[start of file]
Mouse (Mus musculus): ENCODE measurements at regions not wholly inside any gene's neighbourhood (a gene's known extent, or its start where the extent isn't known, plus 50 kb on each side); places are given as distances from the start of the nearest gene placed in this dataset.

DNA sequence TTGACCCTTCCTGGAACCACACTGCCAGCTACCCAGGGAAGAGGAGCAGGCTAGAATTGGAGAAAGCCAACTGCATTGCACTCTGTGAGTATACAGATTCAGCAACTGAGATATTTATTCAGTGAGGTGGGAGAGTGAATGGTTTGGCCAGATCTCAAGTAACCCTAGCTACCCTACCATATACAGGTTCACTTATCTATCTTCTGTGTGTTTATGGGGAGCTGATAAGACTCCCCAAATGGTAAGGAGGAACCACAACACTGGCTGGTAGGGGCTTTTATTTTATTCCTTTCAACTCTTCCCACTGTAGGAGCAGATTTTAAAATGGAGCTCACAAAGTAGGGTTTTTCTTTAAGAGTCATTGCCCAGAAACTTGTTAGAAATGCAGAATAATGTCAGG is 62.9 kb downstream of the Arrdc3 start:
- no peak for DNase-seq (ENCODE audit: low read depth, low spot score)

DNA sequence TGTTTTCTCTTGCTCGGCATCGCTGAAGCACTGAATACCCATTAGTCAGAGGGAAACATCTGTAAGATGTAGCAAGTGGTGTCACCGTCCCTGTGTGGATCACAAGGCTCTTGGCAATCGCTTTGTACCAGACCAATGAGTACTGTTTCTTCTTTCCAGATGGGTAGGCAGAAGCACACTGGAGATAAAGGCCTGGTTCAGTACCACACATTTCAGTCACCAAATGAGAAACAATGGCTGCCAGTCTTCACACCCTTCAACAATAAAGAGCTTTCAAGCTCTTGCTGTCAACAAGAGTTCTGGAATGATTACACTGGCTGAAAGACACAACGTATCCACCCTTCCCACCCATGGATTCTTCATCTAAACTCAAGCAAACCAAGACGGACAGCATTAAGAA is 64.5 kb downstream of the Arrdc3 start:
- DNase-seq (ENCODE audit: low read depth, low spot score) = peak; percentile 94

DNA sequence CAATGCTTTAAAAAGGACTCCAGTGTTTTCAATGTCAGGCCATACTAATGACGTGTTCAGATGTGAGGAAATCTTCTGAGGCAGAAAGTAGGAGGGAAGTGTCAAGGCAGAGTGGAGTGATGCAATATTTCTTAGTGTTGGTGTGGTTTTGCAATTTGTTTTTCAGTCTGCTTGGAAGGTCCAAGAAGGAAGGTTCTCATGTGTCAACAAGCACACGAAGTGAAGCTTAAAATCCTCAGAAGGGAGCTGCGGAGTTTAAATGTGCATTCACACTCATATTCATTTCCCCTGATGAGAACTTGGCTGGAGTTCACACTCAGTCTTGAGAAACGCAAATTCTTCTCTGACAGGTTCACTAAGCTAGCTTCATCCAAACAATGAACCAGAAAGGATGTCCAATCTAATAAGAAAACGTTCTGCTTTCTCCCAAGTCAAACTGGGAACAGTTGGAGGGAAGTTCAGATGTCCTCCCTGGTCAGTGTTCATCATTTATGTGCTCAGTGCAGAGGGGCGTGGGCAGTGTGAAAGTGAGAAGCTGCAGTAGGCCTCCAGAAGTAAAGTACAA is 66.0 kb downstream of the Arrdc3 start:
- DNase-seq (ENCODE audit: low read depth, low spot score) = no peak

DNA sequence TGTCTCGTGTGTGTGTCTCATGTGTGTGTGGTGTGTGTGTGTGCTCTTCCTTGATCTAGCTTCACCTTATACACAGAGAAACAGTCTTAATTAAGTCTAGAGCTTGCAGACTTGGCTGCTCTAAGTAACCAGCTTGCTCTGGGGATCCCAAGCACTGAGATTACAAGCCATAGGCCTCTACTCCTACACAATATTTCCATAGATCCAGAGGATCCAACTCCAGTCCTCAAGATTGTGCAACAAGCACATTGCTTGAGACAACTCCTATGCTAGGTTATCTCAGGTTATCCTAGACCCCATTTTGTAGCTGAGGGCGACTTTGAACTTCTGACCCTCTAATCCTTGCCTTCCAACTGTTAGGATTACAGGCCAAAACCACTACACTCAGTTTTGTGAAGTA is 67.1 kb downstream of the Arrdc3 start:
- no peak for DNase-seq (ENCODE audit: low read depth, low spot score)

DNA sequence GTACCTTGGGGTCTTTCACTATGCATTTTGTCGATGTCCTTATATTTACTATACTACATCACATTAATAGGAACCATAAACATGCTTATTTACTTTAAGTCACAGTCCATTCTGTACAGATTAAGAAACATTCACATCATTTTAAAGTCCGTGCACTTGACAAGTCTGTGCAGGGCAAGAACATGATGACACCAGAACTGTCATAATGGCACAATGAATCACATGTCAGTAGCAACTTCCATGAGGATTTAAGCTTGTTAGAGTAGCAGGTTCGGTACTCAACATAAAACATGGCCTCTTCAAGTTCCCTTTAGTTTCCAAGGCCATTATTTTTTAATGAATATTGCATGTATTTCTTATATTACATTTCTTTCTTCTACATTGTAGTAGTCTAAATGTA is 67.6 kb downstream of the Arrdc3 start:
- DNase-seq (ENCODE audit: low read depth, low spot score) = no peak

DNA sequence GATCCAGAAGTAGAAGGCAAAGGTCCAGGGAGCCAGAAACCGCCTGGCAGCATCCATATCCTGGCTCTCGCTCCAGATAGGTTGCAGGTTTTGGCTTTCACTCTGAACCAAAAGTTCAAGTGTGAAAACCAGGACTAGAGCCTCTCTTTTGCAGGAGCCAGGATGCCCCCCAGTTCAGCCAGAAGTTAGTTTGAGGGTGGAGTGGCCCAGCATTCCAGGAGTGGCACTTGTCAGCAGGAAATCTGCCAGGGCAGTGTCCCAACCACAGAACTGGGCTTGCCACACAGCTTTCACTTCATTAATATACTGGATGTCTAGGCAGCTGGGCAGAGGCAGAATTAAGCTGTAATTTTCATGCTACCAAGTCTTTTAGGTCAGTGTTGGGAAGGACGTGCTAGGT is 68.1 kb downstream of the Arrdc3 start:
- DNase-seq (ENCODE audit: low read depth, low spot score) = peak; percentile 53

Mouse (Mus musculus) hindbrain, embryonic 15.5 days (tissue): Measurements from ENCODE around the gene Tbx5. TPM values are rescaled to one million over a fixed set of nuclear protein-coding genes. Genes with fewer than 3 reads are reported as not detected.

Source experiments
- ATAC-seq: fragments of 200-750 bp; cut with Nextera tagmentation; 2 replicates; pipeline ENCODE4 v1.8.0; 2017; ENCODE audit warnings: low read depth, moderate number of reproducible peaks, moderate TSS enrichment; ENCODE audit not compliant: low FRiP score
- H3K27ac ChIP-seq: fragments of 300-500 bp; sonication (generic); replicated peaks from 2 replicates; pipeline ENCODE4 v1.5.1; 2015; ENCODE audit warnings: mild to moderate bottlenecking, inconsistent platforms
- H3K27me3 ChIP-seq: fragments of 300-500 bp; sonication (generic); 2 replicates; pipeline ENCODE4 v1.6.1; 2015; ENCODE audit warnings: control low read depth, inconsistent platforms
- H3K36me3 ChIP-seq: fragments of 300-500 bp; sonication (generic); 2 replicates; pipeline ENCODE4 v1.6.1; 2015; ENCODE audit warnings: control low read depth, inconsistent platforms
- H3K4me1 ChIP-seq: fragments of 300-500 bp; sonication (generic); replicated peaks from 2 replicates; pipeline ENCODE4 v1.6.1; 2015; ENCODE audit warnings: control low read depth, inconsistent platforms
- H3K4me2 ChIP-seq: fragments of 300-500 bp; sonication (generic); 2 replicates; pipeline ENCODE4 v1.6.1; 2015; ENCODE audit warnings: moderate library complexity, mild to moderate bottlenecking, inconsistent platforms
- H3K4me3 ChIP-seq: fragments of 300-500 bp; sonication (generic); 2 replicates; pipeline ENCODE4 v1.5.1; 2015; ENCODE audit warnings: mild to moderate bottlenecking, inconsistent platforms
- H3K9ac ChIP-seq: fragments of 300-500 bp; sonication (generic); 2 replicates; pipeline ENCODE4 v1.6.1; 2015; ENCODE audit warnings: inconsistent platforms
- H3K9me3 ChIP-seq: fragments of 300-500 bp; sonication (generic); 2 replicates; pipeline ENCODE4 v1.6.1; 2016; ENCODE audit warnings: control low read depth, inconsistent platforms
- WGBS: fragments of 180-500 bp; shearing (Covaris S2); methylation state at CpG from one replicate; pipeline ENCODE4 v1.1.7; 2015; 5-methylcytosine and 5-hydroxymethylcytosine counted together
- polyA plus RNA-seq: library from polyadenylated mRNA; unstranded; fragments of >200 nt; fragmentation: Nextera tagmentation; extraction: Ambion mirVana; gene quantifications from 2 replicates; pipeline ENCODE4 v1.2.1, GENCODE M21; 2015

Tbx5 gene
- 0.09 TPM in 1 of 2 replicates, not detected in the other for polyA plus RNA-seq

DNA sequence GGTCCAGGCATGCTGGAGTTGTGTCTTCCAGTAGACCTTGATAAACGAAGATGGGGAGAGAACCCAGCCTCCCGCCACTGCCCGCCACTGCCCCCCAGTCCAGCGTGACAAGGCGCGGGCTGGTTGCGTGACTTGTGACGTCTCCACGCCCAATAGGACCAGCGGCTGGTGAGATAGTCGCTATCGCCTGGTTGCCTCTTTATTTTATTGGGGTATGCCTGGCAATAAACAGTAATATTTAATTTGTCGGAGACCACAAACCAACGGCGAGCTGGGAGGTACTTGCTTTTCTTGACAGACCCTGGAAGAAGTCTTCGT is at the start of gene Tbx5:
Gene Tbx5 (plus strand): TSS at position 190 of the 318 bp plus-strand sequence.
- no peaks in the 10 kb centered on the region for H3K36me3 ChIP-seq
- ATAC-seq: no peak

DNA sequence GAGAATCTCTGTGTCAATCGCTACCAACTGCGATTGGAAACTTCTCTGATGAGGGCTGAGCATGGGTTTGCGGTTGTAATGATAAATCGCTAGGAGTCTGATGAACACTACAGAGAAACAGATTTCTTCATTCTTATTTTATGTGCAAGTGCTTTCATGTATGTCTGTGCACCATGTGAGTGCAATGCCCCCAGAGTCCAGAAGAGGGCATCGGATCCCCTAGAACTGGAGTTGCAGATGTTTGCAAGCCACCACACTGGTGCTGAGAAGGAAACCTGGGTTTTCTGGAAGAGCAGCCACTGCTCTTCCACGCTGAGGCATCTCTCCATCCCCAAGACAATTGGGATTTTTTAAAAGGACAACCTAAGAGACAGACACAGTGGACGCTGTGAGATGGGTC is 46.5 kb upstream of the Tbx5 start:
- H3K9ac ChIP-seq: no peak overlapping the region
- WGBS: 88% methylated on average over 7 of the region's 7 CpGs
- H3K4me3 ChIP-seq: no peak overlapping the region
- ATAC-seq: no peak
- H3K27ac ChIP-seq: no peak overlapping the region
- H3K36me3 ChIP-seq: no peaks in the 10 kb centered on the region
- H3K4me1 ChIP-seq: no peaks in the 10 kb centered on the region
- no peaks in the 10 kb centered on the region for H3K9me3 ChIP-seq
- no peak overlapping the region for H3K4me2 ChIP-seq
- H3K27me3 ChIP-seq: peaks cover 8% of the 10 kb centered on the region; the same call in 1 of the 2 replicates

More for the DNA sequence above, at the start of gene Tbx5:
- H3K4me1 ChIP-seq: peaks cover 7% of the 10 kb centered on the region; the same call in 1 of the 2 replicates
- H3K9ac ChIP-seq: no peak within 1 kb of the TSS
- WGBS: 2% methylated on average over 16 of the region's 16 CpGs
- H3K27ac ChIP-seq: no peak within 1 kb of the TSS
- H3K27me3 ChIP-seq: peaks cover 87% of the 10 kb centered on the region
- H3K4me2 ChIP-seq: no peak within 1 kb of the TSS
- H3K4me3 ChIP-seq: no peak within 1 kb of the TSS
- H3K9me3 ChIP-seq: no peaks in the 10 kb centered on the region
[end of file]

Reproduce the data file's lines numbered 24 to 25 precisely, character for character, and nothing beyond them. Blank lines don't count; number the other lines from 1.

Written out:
- H3K9me3 ChIP-seq: fragments of 300-500 bp; sonication (generic); 2 replicates; pipeline ENCODE4 v1.6.1; 2016; ENCODE audit warnings: control low read depth, inconsistent platforms
- WGBS: fragments of 180-500 bp; shearing (Covaris S2); methylation state at CpG from one replicate; pipeline ENCODE4 v1.1.7; 2015; 5-methylcytosine and 5-hydroxymethylcytosine counted together